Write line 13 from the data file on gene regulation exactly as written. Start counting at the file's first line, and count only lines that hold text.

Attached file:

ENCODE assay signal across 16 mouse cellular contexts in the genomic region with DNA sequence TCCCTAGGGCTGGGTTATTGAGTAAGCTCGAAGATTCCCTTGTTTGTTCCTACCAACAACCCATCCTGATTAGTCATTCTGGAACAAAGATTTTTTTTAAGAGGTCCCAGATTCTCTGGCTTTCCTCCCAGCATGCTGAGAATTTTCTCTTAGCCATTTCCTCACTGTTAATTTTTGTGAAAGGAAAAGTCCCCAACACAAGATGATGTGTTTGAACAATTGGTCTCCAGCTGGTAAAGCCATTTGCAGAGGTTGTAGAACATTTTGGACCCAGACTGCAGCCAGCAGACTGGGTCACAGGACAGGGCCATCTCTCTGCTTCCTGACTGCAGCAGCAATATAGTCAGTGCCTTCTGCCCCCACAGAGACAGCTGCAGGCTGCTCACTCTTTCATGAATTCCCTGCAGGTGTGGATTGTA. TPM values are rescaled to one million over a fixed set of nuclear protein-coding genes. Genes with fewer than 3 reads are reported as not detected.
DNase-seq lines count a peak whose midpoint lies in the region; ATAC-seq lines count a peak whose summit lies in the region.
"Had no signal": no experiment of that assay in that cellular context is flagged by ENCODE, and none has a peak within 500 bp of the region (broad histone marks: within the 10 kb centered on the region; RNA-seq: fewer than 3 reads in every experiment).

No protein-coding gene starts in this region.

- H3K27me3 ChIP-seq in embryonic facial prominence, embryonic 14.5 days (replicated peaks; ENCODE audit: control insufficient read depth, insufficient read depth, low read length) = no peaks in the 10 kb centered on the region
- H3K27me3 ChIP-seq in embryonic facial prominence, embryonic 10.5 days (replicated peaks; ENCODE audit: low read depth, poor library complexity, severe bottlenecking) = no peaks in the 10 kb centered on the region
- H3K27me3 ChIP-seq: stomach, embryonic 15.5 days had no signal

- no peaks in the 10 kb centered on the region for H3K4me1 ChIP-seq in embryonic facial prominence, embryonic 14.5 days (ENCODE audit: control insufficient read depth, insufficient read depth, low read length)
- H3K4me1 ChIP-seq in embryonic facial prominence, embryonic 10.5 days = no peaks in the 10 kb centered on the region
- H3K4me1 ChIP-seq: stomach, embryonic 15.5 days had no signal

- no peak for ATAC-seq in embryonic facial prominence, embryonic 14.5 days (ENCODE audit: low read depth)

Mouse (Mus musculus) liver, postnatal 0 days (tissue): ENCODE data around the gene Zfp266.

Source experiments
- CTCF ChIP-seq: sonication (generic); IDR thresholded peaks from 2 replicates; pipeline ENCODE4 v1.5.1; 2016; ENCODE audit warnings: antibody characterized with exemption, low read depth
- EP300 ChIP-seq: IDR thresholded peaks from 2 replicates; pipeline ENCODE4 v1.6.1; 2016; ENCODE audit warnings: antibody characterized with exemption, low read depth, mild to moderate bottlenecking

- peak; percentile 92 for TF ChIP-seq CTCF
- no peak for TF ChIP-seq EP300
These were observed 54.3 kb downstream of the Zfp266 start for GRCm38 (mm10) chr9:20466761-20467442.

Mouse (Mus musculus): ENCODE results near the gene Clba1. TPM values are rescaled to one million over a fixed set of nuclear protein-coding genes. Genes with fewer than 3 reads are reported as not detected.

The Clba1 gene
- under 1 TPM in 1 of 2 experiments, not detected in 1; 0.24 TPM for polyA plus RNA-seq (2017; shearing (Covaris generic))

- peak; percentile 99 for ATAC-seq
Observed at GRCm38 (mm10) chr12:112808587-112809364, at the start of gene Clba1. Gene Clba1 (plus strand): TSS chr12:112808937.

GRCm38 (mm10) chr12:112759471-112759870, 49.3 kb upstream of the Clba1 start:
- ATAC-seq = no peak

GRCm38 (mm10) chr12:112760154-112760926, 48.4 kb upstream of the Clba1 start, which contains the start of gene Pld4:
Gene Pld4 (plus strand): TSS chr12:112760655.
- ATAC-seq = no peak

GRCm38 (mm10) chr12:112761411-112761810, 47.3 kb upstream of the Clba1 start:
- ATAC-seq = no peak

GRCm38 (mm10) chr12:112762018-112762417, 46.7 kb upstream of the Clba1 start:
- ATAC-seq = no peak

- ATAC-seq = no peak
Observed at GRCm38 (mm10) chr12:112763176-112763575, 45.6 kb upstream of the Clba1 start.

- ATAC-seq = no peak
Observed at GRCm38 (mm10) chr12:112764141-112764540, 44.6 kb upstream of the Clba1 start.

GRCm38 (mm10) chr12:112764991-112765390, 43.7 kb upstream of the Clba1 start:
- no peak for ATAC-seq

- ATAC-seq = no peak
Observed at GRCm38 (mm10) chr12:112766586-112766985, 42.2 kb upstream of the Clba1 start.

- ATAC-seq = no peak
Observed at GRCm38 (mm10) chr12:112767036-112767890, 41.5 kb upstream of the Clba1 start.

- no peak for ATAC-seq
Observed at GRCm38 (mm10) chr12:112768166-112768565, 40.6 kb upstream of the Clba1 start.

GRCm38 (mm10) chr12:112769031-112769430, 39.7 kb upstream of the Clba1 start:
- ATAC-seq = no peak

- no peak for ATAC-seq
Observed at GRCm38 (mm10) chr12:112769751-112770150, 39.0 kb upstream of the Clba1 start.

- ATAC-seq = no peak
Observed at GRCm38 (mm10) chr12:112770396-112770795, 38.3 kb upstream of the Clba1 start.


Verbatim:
Source experiments